Can An Employee Be Terminated While On Medical Leave?

Updated: Jan 27

A Quick Legal Guide On Your FMLA Rights As A California Employee

Qualifying workers in California can take days off for various reasons, as opposed to national protected leaves. Only a few instances include pregnancy-related difficulties, the desire to donate an organ or bone marrow, the necessity to care for a sick family member, military leave, or any other medical or personal issues. Your employer violates the CFRA if they refuse to grant you paid or unpaid medical or sick leave. You'll need a skilled Employment Lawyer in Los Angeles to protect your employees' rights when this happens.

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What Involves California's Leave Of Absence Laws?

Under California's leave regulations, employees are protected against unfair discrimination, intimidation, or reprisal if they seek or take a protected leave of absence. Employees in California have the right to take time off work, and their bosses cannot penalize them for doing so.

In addition, the California Family Rights Act (CFRA) ensures an employee's right to paid or unpaid leave in California.

The California Family Rights Act allows qualified workers to take up to 12 weeks of job-protected leave for each year they work for the same employer. If your employer retaliated against you after you requested or took a medical leave of absence, you might have enough grounds to file a complaint.

If you've unfortunately experienced any unlawful actions in violation of your rights in California, get a referral to one of our pre-screened Employment Lawyers in Los Angeles.

What Are The Protected Leaves In California?

Employers must take into account their employees' interests. The laws in California were written with the employee's best interests in mind. As a result, California boasts some of the most liberal leave regulations in the country, ensuring that workers in the state are among the best protected in the country when it comes to taking time off.

The ordinary California boss would almost probably fall under any of these restrictions. Some of the state and federally mandated leaves available to qualified California employees are as follows:

  • The California Family Rights Act (CFRA)

  • Family And Medical Leave (FMLA)

  • The New Parent Leave Act

  • Military personnel are entitled to a service leave

  • Domestic Violence, Sexual Assault, and Stalking Victims have the right to take a leave from work for recovery

  • Witness Protection and Jury Duty

  • Voting

  • Leave to donate organs and bone marrow

For more specific details about your case, contact an Employment Lawyer in Los Angeles to better understand your legal options.

What Is Sick Leave or FMLA (Family Medical Leave Act)?

FMLA leave is the most commonly filed of the protected leaves of absence in California. The Family and Medical Leave Act (FMLA) requires employees to take unpaid leave to care for themselves or a family member, friend, or domestic partner who is ill.

Employees in California are allowed to take up to 12 weeks of sick leave for these purposes. However, when a company employs at least 50 people, it is required to follow the FMLA. If you believe your rights under the Family Medical Leave Act have been violated, seek legal advice from an experienced Los Angeles Employment Lawyer.

When Your FMLA Rights Are Violated

Workplace discrimination and retaliation are against the law. The most important feature is the assumption that California's leave regulations are "protected."

This ensures that after a California employer's maternity leave or other leave of absence ends, the employee must be rehired to their previous employment or a comparable position. After all, there's no use in taking a "leave of absence" if you won't be able to return to work after it's over.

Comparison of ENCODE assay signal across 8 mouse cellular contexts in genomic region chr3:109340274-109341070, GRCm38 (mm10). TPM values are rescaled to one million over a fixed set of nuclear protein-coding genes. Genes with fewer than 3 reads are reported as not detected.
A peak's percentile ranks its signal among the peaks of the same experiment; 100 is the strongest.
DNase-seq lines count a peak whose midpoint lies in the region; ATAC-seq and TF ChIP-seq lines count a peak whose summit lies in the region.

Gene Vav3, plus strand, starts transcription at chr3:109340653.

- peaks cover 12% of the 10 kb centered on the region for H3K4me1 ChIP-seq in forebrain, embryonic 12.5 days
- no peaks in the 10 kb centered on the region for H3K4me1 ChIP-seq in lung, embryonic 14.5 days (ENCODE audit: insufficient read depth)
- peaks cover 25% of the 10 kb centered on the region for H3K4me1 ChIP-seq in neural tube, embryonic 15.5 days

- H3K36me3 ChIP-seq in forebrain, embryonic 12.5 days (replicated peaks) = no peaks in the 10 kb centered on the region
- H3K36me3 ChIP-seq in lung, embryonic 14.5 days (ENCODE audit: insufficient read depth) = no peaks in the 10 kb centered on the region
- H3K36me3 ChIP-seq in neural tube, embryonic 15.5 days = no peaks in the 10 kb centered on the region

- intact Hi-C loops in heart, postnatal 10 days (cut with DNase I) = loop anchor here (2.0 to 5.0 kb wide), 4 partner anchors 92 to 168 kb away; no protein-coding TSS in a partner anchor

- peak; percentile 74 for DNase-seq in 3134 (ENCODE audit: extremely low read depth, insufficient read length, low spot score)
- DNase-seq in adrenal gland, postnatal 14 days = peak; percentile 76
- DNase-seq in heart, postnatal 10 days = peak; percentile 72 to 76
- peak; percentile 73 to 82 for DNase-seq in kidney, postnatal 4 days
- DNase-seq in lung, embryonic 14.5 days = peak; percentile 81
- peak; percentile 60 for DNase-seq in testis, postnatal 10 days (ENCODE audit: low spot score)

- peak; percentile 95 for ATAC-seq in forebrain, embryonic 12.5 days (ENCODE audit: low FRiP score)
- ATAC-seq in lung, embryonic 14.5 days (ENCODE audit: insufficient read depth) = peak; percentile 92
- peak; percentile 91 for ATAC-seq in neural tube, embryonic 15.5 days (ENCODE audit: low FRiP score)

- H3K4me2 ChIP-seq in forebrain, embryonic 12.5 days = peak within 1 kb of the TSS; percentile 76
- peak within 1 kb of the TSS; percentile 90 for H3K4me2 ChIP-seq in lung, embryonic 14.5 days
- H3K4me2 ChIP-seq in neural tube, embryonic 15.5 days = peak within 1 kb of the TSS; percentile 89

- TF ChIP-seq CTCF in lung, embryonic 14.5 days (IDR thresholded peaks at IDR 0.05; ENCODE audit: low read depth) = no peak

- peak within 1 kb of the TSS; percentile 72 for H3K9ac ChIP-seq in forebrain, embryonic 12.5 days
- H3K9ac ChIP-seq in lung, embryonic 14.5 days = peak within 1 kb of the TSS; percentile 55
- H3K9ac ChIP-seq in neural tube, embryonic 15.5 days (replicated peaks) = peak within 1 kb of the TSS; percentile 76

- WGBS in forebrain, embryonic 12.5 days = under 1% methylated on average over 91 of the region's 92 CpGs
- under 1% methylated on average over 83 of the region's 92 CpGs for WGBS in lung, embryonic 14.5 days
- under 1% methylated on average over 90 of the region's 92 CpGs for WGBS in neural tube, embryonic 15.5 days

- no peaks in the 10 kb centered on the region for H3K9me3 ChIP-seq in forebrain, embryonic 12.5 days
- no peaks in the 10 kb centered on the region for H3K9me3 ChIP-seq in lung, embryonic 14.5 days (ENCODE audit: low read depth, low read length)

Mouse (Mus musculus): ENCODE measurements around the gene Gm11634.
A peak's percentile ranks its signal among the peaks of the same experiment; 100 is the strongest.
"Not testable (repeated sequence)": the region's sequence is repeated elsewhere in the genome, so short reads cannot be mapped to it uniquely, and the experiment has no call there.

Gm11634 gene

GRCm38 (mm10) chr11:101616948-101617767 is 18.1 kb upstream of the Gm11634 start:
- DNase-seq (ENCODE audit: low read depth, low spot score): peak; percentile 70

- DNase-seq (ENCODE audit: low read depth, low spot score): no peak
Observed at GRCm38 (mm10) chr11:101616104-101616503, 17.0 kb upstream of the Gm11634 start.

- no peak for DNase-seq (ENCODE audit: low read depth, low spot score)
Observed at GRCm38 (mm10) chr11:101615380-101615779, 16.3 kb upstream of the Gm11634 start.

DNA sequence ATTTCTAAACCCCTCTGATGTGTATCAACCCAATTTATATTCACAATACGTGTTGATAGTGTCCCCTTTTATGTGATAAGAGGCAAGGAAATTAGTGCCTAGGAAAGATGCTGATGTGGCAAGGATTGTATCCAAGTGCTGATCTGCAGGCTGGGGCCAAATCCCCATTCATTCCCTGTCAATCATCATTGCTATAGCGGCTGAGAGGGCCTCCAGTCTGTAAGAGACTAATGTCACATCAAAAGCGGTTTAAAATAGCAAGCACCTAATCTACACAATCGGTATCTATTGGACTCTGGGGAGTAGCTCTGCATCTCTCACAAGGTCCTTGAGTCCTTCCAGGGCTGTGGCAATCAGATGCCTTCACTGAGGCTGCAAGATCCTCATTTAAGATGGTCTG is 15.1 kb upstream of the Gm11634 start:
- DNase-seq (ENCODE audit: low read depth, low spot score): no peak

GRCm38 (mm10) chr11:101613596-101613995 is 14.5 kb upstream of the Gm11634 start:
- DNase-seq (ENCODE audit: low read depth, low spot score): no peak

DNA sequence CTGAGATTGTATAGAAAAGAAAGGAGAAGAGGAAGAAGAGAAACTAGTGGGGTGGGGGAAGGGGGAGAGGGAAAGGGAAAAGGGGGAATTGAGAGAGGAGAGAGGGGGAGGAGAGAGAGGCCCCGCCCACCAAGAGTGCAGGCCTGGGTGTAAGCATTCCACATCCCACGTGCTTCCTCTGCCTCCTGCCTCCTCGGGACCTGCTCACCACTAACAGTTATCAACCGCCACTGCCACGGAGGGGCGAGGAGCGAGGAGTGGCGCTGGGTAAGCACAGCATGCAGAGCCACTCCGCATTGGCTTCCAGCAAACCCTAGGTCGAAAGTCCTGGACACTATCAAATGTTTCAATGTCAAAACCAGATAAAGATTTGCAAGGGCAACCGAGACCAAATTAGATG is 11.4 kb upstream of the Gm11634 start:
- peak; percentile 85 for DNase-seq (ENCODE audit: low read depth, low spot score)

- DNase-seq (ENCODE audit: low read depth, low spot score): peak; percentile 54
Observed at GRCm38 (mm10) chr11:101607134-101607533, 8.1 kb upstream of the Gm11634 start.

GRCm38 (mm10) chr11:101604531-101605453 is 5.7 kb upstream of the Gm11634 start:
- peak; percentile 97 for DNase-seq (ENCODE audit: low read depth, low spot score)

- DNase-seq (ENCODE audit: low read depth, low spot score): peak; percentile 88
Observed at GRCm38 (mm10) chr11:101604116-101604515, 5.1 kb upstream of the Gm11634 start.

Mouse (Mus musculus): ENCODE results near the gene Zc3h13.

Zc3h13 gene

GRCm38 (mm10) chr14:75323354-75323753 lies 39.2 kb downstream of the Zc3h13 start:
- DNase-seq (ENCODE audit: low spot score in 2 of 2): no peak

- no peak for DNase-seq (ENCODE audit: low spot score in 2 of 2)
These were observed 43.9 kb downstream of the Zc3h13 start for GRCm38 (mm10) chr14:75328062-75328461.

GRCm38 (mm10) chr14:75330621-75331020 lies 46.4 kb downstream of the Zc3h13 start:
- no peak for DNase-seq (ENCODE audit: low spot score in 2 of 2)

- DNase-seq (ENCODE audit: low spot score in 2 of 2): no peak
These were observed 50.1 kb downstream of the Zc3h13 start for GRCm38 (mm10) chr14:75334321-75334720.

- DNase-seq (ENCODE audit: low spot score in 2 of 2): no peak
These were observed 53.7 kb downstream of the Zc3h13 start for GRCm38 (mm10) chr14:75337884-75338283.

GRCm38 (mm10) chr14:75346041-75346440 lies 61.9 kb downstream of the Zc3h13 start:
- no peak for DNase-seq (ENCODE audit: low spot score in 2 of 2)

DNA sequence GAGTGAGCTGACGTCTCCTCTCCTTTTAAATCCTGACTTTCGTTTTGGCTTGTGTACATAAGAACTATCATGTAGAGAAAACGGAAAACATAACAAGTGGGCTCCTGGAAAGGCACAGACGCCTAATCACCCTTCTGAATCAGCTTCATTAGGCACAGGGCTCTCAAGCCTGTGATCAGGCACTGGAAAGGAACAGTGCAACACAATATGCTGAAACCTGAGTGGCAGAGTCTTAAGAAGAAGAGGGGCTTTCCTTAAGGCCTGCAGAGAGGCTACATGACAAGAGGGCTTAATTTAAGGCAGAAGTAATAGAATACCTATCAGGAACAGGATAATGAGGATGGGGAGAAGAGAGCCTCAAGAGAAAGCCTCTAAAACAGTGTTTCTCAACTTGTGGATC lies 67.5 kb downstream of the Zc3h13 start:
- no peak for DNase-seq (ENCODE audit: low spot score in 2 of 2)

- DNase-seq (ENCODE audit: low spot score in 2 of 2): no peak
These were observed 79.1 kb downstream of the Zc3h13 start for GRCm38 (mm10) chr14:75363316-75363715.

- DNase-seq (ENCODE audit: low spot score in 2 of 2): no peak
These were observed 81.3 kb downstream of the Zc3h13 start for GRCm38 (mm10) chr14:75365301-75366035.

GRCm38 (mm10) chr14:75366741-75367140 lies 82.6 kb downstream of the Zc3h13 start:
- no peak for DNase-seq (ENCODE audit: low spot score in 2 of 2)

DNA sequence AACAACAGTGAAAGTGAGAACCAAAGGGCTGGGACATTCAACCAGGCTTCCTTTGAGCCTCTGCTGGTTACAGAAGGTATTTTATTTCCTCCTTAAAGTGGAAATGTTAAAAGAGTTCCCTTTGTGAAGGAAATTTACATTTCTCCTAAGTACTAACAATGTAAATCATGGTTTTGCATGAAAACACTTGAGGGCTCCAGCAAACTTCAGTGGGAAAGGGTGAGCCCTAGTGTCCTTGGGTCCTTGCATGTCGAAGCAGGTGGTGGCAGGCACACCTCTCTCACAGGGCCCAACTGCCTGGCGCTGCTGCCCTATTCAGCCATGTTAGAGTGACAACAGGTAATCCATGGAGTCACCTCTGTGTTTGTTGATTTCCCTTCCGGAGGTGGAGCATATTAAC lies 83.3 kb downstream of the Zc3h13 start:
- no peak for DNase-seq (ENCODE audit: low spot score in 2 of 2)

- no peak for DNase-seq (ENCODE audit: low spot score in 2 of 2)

Employers in California are forbidden from discriminating against workers who request or take a leave of absence, retaliating against them, or otherwise taking adverse employment action against them. All of the following can be considered unlawful discrimination or retribution against a worker who takes a safe leave of absence:

  1. Termination without cause

  2. Unjustified demotions

  3. Sudden pay cuts

  4. Refusal to promote

  5. Threats and harassment

  6. Intimidation

  7. Employer-sanctioned coercion and bullying

In short, if your boss makes employment decisions to punish you for requesting or taking a leave, then it counts as Employment Retaliation. You would have enough grounds to find a lawyer and file complaints with the appropriate agencies when this happens.

Retaliation-Motivated Harassments

The Fair Employment and Housing Act prohibits employers in California from harassing employees who are pregnant, have given birth, or are seeking pregnancy-related leave (known as "FEHA").

This law applies to employers, bosses, and coworkers alike. Harassment is illegal if it is so widespread or severe that it creates a hostile or abusive work environment or results in an adverse employment judgment.

Harmful jokes, slurs, disparaging statements about an employee, including inappropriate touching, are all instances of harassment. Unlike traditional discrimination claims, the law does not need workers to be wounded or incapacitated due to offensive behavior. Instead, the harassment is sufficient to constitute an allegation of unlawful harassment.

When You Get Fired

There are many ways for employers to retaliate against their employees, and one way is to fire them. When an employee gets fired for unlawful reasons, such as in retaliation for requesting or going on a leave, then it can be considered an act of Wrongful Termination in California.

Whether by termination, dismissal, or downsizing, Losing your job is one of life's most traumatic events. However, California law provides some protection, albeit at a hefty financial and emotional cost. If the following requirements are met, wrongful termination is prohibited:

  1. It is done out with the intent to discriminate.

  2. It violates an employment contract or a government policy.

  3. It is done in retaliation because the employee exercised a legal right.

California allows at-will employment in the state, which means that either the employee or the employer can end the job at any time and for any reason. On the other hand, at-will employment is significantly more nuanced than a simple excuse for unjust termination. Employees employed at will have no fixed term of work and can be fired at any time.

While the term "at-will employment" is frequently used by employer counsel, employers may not fire employees for unlawful reasons, as this is considered wrongful termination. Despite this, some of California's most prominent corporations participate in illegal terminations regularly. If you believe you were fired unfairly, you should speak with a Los Angeles Employment Lawyer who can help and assist you through the process of filing a claim.